“All things considered, North Channel is the most difficult because of the cold water, jellyfish and tidal flows,” said Steven Munatones, founder of the World Open Water Swimming Association. “The currents and winds fluctuate.”

But it wasn’t the currents or the North Channel’s notorious jellyfish blooms that frightened Argüelles going into the swim. It was hypothermia. “I’m from Mexico,” he said the day before his attempt. “We don’t have cold water.”

The oldest of four brothers, Argüelles grew up in the Coyoacán borough of Mexico City.

In 1968, when he was 9, the Olympics came to town, and Felipe Muñoz Kapamas became the first Mexican to win a gold medal, in the 200-meter breaststroke. His feat captivated Argüelles and he took up swimming. Five years later, after his father lost his job, Argüelles started selling Speedo caps and goggles at swim meets to help feed the family.

A speedo executive, Bill Lee, took notice and became his mentor and benefactor.

Argüelles moved in with Lee’s family in Northern California and swam for one year at Stanford, narrowly missing out on making the Mexican Olympic team in 1976 and 1980.


Argüelles being informed of his stroke pattern during the final stage of his swim in the North Channel. Left, his doctor, Ariadna del Villar, and Nora Toledano.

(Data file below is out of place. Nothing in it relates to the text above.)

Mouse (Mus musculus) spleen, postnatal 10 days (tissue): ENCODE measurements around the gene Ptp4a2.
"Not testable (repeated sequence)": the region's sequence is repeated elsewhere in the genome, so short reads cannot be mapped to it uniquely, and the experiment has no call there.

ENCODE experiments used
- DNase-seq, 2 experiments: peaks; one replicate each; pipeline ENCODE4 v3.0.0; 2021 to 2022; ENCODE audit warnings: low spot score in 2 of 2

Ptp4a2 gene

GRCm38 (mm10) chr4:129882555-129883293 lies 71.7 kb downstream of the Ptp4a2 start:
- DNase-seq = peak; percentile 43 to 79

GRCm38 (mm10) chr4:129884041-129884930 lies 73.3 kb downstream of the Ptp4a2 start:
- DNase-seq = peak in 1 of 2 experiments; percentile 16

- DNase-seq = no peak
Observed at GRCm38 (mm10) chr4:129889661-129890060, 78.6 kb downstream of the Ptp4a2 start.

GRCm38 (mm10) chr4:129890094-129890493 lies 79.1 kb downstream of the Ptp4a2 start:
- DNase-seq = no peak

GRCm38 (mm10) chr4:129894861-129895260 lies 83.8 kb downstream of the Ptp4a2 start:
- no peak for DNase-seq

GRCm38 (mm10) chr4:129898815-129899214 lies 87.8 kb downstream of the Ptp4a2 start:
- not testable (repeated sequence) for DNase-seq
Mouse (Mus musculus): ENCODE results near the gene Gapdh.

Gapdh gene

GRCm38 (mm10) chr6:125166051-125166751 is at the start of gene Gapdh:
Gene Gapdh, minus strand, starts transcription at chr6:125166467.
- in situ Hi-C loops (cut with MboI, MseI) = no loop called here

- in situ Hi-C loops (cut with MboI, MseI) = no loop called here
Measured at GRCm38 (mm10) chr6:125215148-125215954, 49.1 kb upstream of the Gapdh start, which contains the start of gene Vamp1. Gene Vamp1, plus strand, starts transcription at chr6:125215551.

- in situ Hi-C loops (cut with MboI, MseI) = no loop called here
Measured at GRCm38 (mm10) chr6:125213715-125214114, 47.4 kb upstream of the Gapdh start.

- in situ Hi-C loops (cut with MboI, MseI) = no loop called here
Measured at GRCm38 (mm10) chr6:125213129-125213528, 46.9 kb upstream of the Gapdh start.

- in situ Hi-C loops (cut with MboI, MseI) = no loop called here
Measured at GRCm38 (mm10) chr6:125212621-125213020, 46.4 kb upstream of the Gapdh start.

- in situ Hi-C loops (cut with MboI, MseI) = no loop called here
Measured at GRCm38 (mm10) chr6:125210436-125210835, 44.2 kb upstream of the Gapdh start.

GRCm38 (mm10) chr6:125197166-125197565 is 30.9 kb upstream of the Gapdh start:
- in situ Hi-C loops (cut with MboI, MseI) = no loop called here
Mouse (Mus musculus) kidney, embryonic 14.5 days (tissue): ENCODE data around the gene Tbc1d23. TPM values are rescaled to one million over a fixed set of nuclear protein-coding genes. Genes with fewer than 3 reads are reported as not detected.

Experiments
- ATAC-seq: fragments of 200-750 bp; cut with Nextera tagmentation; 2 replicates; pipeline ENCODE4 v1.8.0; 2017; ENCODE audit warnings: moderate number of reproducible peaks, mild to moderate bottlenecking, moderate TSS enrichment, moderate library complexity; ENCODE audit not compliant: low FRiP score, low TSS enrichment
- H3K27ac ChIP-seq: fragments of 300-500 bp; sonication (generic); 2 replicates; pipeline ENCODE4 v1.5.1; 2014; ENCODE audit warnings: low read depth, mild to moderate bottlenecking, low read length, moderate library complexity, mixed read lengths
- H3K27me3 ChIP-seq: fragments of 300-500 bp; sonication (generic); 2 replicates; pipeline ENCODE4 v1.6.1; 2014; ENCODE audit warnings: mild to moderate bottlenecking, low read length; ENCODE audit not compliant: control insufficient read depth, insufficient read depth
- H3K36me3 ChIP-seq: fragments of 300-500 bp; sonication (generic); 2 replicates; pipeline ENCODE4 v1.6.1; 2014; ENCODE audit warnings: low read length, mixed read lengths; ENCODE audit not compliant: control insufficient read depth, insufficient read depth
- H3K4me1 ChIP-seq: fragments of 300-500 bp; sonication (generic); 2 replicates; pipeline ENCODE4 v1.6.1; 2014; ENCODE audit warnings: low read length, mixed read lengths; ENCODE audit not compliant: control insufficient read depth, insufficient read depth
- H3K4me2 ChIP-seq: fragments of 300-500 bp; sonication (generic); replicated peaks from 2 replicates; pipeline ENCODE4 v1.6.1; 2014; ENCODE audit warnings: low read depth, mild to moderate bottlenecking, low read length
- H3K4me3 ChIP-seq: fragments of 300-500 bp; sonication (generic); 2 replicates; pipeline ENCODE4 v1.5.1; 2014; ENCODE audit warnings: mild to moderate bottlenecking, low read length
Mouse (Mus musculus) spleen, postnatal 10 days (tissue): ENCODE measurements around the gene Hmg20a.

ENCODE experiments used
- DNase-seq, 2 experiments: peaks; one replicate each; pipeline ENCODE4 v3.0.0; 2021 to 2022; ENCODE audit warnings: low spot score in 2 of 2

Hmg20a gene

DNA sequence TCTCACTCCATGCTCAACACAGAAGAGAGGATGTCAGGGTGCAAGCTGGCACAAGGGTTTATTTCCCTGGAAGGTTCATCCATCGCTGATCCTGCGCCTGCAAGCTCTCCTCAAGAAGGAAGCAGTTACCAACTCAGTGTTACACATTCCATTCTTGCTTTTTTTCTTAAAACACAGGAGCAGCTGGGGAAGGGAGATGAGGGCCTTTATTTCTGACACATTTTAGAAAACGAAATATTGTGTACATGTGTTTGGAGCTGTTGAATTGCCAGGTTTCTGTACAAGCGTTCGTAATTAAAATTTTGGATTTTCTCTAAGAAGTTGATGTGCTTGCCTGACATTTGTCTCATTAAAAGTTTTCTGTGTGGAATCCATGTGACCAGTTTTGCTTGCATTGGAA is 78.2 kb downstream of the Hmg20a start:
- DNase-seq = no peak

Pablo A. Cattori

In the 1990s, having stopped swimming, he started a business to bring competitive triathlons to Mexico and completed his first of five Ironman distance races (2.4-mile swim, 112-mile bike and 26.2-mile run) in Kona, Hawaii, in 1994.

In 1999, he went back to swimming, and for his 40th birthday he swam the English Channel for the first time.

He has also swum around Manhattan Island twice. All while serving in multiple Mexican government ministries and running a private school system he founded.

Ever since he made the commitment to complete the Oceans Seven two years ago, he has spent weekends training. He hired a strength coach and a mental fitness coach, studied muscle activation technique, and bulked up in the gym and at the kitchen table, adding both muscle and fat until he reached 210 pounds.

He does not swim in a wetsuit.

“People ask me if I swim with neoprene,” he said Wednesday, “and I say I have my own bioprene.”

Good thing. Steep yourself in 55-degree water for, say, 12 hours without a wetsuit, and it won’t take long before your blood is shunted from your head and extremities to the core, to protect your internal organs. “That’s why open water swimmers have hallucinations,” Munatones said, “They start to lose their mental clarity because the capillaries of their brain start to close up.”

Kim Chambers, the third woman and sixth athlete to complete the Oceans Seven, said, “You are a bit delirious, as if emerging from general anesthesia.”

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